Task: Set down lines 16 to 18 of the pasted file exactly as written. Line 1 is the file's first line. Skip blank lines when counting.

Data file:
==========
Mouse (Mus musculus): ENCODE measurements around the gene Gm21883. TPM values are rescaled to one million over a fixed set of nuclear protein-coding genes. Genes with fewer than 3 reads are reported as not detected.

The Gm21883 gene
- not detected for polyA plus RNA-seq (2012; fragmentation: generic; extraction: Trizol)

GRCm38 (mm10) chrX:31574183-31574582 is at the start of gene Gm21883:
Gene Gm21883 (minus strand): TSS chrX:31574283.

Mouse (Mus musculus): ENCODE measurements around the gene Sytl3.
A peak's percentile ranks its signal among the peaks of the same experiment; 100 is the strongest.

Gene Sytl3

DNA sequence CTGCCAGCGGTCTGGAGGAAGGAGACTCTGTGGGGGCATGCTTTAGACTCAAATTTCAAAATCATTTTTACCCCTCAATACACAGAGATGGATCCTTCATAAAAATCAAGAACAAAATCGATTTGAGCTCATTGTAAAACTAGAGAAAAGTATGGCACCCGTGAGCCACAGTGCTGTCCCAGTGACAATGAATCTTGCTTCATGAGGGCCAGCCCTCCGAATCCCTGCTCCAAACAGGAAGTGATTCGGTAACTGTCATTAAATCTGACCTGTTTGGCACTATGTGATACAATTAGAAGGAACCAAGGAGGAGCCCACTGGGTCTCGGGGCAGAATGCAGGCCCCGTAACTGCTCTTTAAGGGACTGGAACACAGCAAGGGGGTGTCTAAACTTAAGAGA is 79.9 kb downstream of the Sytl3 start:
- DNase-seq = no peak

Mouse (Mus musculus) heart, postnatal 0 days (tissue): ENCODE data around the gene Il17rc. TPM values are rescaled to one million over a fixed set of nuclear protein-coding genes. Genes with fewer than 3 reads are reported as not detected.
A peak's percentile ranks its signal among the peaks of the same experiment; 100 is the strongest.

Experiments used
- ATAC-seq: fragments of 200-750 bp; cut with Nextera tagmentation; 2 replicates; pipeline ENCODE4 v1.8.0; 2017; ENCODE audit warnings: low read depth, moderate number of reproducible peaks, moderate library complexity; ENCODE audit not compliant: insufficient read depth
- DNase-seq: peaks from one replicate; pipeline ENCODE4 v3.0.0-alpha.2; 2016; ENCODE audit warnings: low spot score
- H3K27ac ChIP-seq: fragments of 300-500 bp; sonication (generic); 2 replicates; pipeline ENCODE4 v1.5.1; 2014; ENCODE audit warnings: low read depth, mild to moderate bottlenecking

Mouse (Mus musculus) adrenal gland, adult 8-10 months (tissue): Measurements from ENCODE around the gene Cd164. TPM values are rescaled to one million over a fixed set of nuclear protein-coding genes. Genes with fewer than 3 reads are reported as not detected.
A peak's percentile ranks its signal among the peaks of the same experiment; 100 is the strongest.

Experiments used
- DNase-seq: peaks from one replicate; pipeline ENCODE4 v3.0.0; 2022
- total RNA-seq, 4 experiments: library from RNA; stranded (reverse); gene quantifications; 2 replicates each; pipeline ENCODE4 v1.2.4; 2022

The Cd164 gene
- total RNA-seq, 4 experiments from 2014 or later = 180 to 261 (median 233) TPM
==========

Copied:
- H3K27ac ChIP-seq: fragments of 300-500 bp; sonication (generic); 2 replicates; pipeline ENCODE4 v1.5.1; 2014; ENCODE audit warnings: low read depth, mild to moderate bottlenecking

Mouse (Mus musculus) adrenal gland, adult 8-10 months (tissue): Measurements from ENCODE around the gene Cd164. TPM values are rescaled to one million over a fixed set of nuclear protein-coding genes. Genes with fewer than 3 reads are reported as not detected.
A peak's percentile ranks its signal among the peaks of the same experiment; 100 is the strongest.